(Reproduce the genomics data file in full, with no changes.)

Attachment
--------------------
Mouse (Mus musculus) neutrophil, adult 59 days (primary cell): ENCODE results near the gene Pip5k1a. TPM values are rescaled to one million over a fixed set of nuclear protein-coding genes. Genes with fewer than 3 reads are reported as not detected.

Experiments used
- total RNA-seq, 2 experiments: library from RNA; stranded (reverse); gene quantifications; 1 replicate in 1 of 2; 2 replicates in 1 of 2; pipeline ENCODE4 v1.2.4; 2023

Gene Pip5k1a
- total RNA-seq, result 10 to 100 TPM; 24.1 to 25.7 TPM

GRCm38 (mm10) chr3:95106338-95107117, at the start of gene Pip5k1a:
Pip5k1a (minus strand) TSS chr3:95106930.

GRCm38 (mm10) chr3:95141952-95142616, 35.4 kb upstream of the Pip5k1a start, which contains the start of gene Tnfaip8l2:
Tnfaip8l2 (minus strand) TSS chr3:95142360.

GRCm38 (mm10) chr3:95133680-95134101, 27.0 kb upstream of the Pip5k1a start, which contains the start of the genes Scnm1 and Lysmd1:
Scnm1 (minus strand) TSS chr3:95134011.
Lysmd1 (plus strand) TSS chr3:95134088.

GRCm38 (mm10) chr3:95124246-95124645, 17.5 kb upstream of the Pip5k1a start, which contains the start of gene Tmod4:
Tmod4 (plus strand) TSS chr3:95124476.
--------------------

Mouse (Mus musculus) neutrophil, adult 59 days (primary cell): ENCODE results near the gene Pip5k1a. TPM values are rescaled to one million over a fixed set of nuclear protein-coding genes. Genes with fewer than 3 reads are reported as not detected.

Experiments used
- total RNA-seq, 2 experiments: library from RNA; stranded (reverse); gene quantifications; 1 replicate in 1 of 2; 2 replicates in 1 of 2; pipeline ENCODE4 v1.2.4; 2023

Gene Pip5k1a
- total RNA-seq, result 10 to 100 TPM; 24.1 to 25.7 TPM

GRCm38 (mm10) chr3:95106338-95107117, at the start of gene Pip5k1a:
Pip5k1a (minus strand) TSS chr3:95106930.

GRCm38 (mm10) chr3:95141952-95142616, 35.4 kb upstream of the Pip5k1a start, which contains the start of gene Tnfaip8l2:
Tnfaip8l2 (minus strand) TSS chr3:95142360.

GRCm38 (mm10) chr3:95133680-95134101, 27.0 kb upstream of the Pip5k1a start, which contains the start of the genes Scnm1 and Lysmd1:
Scnm1 (minus strand) TSS chr3:95134011.
Lysmd1 (plus strand) TSS chr3:95134088.

GRCm38 (mm10) chr3:95124246-95124645, 17.5 kb upstream of the Pip5k1a start, which contains the start of gene Tmod4:
Tmod4 (plus strand) TSS chr3:95124476.